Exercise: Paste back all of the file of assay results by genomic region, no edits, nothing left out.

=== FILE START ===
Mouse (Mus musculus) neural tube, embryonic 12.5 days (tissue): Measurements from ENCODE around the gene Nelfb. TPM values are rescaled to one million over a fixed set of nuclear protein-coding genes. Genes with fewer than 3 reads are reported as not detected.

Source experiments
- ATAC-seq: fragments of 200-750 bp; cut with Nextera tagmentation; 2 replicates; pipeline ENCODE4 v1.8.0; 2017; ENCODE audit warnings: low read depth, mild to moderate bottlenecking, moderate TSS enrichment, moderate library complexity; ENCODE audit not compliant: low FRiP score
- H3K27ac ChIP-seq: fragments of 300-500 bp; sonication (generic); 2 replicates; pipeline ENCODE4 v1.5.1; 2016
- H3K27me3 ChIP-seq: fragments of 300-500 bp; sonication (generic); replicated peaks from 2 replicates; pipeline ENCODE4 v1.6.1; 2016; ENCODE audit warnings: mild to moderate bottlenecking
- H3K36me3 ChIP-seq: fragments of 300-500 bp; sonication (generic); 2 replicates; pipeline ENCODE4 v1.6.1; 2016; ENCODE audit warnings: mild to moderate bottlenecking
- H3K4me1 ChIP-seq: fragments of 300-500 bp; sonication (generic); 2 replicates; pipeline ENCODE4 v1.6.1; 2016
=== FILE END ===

Mouse (Mus musculus) neural tube, embryonic 12.5 days (tissue): Measurements from ENCODE around the gene Nelfb. TPM values are rescaled to one million over a fixed set of nuclear protein-coding genes. Genes with fewer than 3 reads are reported as not detected.

Source experiments
- ATAC-seq: fragments of 200-750 bp; cut with Nextera tagmentation; 2 replicates; pipeline ENCODE4 v1.8.0; 2017; ENCODE audit warnings: low read depth, mild to moderate bottlenecking, moderate TSS enrichment, moderate library complexity; ENCODE audit not compliant: low FRiP score
- H3K27ac ChIP-seq: fragments of 300-500 bp; sonication (generic); 2 replicates; pipeline ENCODE4 v1.5.1; 2016
- H3K27me3 ChIP-seq: fragments of 300-500 bp; sonication (generic); replicated peaks from 2 replicates; pipeline ENCODE4 v1.6.1; 2016; ENCODE audit warnings: mild to moderate bottlenecking
- H3K36me3 ChIP-seq: fragments of 300-500 bp; sonication (generic); 2 replicates; pipeline ENCODE4 v1.6.1; 2016; ENCODE audit warnings: mild to moderate bottlenecking
- H3K4me1 ChIP-seq: fragments of 300-500 bp; sonication (generic); 2 replicates; pipeline ENCODE4 v1.6.1; 2016